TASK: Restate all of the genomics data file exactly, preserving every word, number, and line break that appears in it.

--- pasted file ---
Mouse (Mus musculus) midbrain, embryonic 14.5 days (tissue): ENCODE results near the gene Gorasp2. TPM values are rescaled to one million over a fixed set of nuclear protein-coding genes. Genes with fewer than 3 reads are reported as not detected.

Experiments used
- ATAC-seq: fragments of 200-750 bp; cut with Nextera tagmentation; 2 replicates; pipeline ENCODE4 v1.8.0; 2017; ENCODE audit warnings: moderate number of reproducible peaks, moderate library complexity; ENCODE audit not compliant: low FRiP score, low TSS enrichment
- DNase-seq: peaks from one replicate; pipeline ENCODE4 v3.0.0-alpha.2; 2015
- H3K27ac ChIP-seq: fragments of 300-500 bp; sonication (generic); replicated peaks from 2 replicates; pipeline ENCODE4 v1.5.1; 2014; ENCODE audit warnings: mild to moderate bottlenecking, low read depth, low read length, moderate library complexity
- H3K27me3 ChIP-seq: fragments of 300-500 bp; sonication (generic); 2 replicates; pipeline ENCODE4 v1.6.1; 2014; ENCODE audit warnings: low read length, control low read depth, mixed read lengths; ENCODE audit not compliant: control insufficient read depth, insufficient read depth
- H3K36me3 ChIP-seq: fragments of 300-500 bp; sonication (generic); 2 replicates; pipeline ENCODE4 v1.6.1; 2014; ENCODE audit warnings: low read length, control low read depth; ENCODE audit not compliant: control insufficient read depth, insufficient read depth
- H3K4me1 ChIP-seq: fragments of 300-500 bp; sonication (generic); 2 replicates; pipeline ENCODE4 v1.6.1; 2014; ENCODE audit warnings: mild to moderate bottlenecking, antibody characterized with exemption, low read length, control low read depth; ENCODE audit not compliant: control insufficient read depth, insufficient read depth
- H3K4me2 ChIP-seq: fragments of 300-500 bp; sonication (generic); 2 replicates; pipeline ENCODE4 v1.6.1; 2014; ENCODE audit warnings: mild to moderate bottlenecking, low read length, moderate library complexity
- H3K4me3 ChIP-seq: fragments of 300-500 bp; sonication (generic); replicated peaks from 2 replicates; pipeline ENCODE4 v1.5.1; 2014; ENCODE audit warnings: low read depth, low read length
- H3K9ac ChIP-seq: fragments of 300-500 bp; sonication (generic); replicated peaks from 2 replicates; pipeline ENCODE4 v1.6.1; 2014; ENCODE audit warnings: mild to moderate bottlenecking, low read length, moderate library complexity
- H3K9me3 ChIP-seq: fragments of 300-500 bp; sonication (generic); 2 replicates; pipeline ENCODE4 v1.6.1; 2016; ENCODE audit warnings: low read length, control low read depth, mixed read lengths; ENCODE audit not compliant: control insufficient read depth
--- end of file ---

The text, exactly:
Mouse (Mus musculus) midbrain, embryonic 14.5 days (tissue): ENCODE results near the gene Gorasp2. TPM values are rescaled to one million over a fixed set of nuclear protein-coding genes. Genes with fewer than 3 reads are reported as not detected.

Experiments used
- ATAC-seq: fragments of 200-750 bp; cut with Nextera tagmentation; 2 replicates; pipeline ENCODE4 v1.8.0; 2017; ENCODE audit warnings: moderate number of reproducible peaks, moderate library complexity; ENCODE audit not compliant: low FRiP score, low TSS enrichment
- DNase-seq: peaks from one replicate; pipeline ENCODE4 v3.0.0-alpha.2; 2015
- H3K27ac ChIP-seq: fragments of 300-500 bp; sonication (generic); replicated peaks from 2 replicates; pipeline ENCODE4 v1.5.1; 2014; ENCODE audit warnings: mild to moderate bottlenecking, low read depth, low read length, moderate library complexity
- H3K27me3 ChIP-seq: fragments of 300-500 bp; sonication (generic); 2 replicates; pipeline ENCODE4 v1.6.1; 2014; ENCODE audit warnings: low read length, control low read depth, mixed read lengths; ENCODE audit not compliant: control insufficient read depth, insufficient read depth
- H3K36me3 ChIP-seq: fragments of 300-500 bp; sonication (generic); 2 replicates; pipeline ENCODE4 v1.6.1; 2014; ENCODE audit warnings: low read length, control low read depth; ENCODE audit not compliant: control insufficient read depth, insufficient read depth
- H3K4me1 ChIP-seq: fragments of 300-500 bp; sonication (generic); 2 replicates; pipeline ENCODE4 v1.6.1; 2014; ENCODE audit warnings: mild to moderate bottlenecking, antibody characterized with exemption, low read length, control low read depth; ENCODE audit not compliant: control insufficient read depth, insufficient read depth
- H3K4me2 ChIP-seq: fragments of 300-500 bp; sonication (generic); 2 replicates; pipeline ENCODE4 v1.6.1; 2014; ENCODE audit warnings: mild to moderate bottlenecking, low read length, moderate library complexity
- H3K4me3 ChIP-seq: fragments of 300-500 bp; sonication (generic); replicated peaks from 2 replicates; pipeline ENCODE4 v1.5.1; 2014; ENCODE audit warnings: low read depth, low read length
- H3K9ac ChIP-seq: fragments of 300-500 bp; sonication (generic); replicated peaks from 2 replicates; pipeline ENCODE4 v1.6.1; 2014; ENCODE audit warnings: mild to moderate bottlenecking, low read length, moderate library complexity
- H3K9me3 ChIP-seq: fragments of 300-500 bp; sonication (generic); 2 replicates; pipeline ENCODE4 v1.6.1; 2016; ENCODE audit warnings: low read length, control low read depth, mixed read lengths; ENCODE audit not compliant: control insufficient read depth